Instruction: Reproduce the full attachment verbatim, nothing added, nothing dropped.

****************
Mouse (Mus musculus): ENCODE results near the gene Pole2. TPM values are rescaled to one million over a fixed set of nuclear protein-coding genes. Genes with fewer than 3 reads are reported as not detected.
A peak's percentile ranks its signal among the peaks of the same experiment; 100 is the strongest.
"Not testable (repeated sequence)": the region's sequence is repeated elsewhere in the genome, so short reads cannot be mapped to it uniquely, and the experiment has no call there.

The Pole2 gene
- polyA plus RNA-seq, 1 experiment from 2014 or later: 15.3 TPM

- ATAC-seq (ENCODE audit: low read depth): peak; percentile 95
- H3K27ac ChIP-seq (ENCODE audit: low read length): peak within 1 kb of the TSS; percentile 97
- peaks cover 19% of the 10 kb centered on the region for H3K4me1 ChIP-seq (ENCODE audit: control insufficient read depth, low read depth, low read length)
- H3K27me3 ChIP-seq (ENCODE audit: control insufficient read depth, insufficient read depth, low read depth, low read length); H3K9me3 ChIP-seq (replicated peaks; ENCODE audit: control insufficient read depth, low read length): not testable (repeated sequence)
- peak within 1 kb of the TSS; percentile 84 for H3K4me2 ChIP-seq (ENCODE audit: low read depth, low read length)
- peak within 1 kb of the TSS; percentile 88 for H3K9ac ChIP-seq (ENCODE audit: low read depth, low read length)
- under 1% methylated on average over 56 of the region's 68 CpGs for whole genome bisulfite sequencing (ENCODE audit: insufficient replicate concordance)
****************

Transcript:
Mouse (Mus musculus): ENCODE results near the gene Pole2. TPM values are rescaled to one million over a fixed set of nuclear protein-coding genes. Genes with fewer than 3 reads are reported as not detected.
A peak's percentile ranks its signal among the peaks of the same experiment; 100 is the strongest.
"Not testable (repeated sequence)": the region's sequence is repeated elsewhere in the genome, so short reads cannot be mapped to it uniquely, and the experiment has no call there.

The Pole2 gene
- polyA plus RNA-seq, 1 experiment from 2014 or later: 15.3 TPM

- ATAC-seq (ENCODE audit: low read depth): peak; percentile 95
- H3K27ac ChIP-seq (ENCODE audit: low read length): peak within 1 kb of the TSS; percentile 97
- peaks cover 19% of the 10 kb centered on the region for H3K4me1 ChIP-seq (ENCODE audit: control insufficient read depth, low read depth, low read length)
- H3K27me3 ChIP-seq (ENCODE audit: control insufficient read depth, insufficient read depth, low read depth, low read length); H3K9me3 ChIP-seq (replicated peaks; ENCODE audit: control insufficient read depth, low read length): not testable (repeated sequence)
- peak within 1 kb of the TSS; percentile 84 for H3K4me2 ChIP-seq (ENCODE audit: low read depth, low read length)
- peak within 1 kb of the TSS; percentile 88 for H3K9ac ChIP-seq (ENCODE audit: low read depth, low read length)
- under 1% methylated on average over 56 of the region's 68 CpGs for whole genome bisulfite sequencing (ENCODE audit: insufficient replicate concordance)